Among schoolgoys, there is a rather vindictive prank one can do to a classmate who has left his backpack or bookbag unattended, known as skinning. The bag is emptied of its contents, turned inside out, and then zipped back up with all of its contents inside.
In 1988, Peggy McIntosh published one of the seminal works in the far-left dominated academic field which has come to be called “Whiteness Studies” in a number of circles. “White Privilege: Unpacking the Invisible Knapsack,” is an excerpt taken from a working paper produced by the women’s studies department of Wellesley College, and lists 50 “daily effects of white privilege” in the first-person perspective of the author from her experiences. Though McIntosh tried to cover herself by claiming her examples shouldn’t be generalized, her work is obviously not read that way in the identity politics dominated Obama years. If even some of these privileges existed in the 1980s, you would be hard pressed to find them now. A sacred text of the anti-white/third worldist/regressive left, Invisible Knapsack could use a good skinning. Here is a critical assessment of privileges 41-50.
- I can be sure that if I need legal or medical help, my race will not work against me.
Well to be fair, I could see this being an issue for illegal mestizo immigrants or inner-city black crime suspects, both of which took steps to put themselves in bad situations. So in general, yes, if my paperwork is in order and I don’t signal that I might have trouble paying I should be fine.
- I can arrange my activities so that I will never have to experience feelings of rejection owing to my race.
Dialing back to the beginning of McIntosh’s list, this is another money issue. Living in a homogenous White community is expensive. And that is really the only way to avoid this, especially for children, who do not control the circumstances of their upbringing.
- If I have low credibility as a leader I can be sure that my race is not the problem.
I am sure some leftist somewhere has a canned explanation ready about how people with White privilege make bad leaders due to innate inertia or ignorance. What we really need to do is replace most White leaders, because equality. After all, we are repeatedly told that companies with ethnically or racially diverse leadership perform better. What implies of course, is that White leadership is bad. In other words, group A is better than group B. You can only say negative things about Whites as a group. Imagine if you tried to argue why people of color make bad leaders…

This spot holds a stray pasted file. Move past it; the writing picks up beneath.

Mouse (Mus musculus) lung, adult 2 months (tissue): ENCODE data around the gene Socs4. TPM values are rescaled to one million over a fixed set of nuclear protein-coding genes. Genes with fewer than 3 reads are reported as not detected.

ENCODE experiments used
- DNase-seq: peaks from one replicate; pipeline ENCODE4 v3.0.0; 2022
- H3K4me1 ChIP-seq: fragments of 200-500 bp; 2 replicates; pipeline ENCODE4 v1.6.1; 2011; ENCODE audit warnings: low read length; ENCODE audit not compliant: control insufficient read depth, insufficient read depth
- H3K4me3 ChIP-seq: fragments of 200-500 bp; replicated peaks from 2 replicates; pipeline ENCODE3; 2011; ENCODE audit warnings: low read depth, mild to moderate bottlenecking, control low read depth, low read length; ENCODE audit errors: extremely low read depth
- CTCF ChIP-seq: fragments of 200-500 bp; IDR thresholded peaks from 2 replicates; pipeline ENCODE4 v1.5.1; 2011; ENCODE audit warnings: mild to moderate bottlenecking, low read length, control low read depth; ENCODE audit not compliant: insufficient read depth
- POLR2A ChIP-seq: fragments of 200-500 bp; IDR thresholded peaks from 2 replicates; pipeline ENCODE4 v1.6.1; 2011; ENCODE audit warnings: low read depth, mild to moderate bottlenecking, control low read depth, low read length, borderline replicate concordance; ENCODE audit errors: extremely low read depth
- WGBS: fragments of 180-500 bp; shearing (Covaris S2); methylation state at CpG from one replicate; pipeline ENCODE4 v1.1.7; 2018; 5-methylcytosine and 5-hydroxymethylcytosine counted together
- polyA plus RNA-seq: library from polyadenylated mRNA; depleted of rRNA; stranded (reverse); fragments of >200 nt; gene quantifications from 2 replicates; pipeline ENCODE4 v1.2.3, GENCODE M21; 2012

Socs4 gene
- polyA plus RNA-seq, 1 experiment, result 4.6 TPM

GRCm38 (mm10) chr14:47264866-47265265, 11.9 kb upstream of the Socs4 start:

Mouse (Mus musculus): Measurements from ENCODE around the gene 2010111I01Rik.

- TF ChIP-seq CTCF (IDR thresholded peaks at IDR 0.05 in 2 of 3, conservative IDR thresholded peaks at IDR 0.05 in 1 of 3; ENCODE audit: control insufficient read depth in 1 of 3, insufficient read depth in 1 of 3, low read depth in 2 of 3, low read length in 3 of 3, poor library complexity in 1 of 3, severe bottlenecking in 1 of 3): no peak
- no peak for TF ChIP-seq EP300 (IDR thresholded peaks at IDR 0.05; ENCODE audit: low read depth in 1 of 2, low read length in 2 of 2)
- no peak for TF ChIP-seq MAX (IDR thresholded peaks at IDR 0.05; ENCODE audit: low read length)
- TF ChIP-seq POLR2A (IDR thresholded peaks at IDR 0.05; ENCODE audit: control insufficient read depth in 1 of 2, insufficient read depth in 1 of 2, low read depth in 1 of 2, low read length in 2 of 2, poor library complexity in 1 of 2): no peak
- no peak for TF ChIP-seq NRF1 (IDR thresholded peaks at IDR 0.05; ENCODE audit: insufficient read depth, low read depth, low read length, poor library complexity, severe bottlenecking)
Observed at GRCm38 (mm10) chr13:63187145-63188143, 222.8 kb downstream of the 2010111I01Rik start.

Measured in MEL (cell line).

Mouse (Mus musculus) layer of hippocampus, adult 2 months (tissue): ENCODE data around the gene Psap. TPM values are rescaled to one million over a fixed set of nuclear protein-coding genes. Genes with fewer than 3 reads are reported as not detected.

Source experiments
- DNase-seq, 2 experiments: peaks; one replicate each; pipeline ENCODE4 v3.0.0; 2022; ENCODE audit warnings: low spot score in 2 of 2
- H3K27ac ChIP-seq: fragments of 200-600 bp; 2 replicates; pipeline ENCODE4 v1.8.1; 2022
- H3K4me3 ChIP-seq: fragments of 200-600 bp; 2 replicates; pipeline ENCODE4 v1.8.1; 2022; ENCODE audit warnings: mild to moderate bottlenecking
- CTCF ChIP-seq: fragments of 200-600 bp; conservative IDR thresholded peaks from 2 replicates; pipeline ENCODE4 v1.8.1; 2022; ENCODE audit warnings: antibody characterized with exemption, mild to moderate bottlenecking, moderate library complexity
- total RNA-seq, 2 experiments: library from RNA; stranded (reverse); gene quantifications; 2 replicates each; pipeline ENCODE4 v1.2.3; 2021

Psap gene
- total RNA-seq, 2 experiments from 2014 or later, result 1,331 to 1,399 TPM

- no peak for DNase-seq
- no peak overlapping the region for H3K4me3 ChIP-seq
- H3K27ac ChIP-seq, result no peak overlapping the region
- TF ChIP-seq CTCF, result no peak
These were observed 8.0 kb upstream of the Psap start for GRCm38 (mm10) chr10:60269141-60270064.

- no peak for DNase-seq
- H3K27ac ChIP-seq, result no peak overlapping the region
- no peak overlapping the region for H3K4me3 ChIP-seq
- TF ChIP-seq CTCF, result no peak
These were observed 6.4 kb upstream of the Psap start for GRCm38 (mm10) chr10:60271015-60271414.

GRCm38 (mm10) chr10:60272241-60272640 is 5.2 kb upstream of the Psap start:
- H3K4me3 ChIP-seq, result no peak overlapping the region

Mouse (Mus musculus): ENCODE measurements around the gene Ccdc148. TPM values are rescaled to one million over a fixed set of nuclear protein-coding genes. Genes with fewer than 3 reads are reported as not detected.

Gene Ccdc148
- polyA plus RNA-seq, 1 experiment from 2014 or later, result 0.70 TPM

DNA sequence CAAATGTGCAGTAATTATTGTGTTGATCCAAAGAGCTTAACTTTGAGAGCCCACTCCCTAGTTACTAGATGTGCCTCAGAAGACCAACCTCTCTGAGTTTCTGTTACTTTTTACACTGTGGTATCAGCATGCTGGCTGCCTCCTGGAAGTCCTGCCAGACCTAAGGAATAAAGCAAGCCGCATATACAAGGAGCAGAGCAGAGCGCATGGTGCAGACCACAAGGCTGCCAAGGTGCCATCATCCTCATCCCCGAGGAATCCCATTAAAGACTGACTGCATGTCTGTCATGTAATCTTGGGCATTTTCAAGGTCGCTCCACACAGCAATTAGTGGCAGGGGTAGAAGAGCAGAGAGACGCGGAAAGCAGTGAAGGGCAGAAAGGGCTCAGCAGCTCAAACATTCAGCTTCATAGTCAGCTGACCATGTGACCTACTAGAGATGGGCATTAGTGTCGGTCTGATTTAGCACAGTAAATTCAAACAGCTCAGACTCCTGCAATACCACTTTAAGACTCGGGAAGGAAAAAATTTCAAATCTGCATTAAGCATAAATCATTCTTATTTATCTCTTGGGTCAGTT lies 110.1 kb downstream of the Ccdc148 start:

- I can easily find academic courses and institutions which give attention only to people of my race.
I think now even areas of European history are getting rewritten to focus on non-Europeans, to say nothing of the various “x studies” departments in the universities. The 1980s must have been swell. Now if there is any academic focus on Whites, it is probably from a hostile perspective, e.g. the anti-white education platform of blacklivesmatter.
- I can expect figurative language and imagery in all of the arts to testify to experiences of my race.
I am just going to repeat my answer to privilege 6, which was about representation on television and in print.
>I can expect to see people of my race criticized for being represented at all, let alone widely represented. In fact, I can expect to see people celebrate the replacement of actors of Whiteness or of White roles with non-white ones, e.g. the widely-acclaimed Hamilton musical, diversity in comics, etc. Meanwhile the 2016 movie Gods of Egypt was widely condemned as racist for casting White people as North African deities.
- I can chose [sic] blemish cover or bandages in “flesh” color and have them more or less match my skin.
Wow, dark-skinned people are living in a nightmare. Just get the bandages with Scooby-Doo on them or something. Truly we live in an oppressive caste society.
- I can travel alone or with my spouse without expecting embarrassment or hostility in those who deal with us.
Depends where you go, obviously.
- I have no difficulty finding neighborhoods where people approve of our household.
Again, this depends where you go. If you move into a non-white neighborhood, that’s gentrification and considered immoral. But if you move out of a non-white neighborhood, that’s White flight and also immoral.
- My children are given texts and classes which implicitly support our kind of family unit and do not turn them against my choice of domestic partnership.
I hope so. But it’s not 1980 anymore, and we can’t count on society to instruct us to practice heterosexual monogamy as the ideal family. Never mind that such family units are the building blocks of civilization and required for its continuity—it would be bigoted to support them as ideal when there are all these other alternative lifestyles that need to be viewed as equal. Because if all lifestyles aren’t treated equally that would be bad.
- I will feel welcomed and “normal” in the usual walks of public life, institutional and social.
I will be told I am unimportant and on the way out as a cultural and political force, that my experiences are inauthentic relative to those who embody “struggle,” and that my personal interests are problematic. I will be condemned for taking my own side. Or I can cuck and be accepted as an ally.
Well, that’s a wrap. All fifty points of petulant whining shot down by our trademark TRS snark and wit. The next time you see someone spouting anti-white nonsense about privilege, combine rhetoric with hatefacts and shut it down.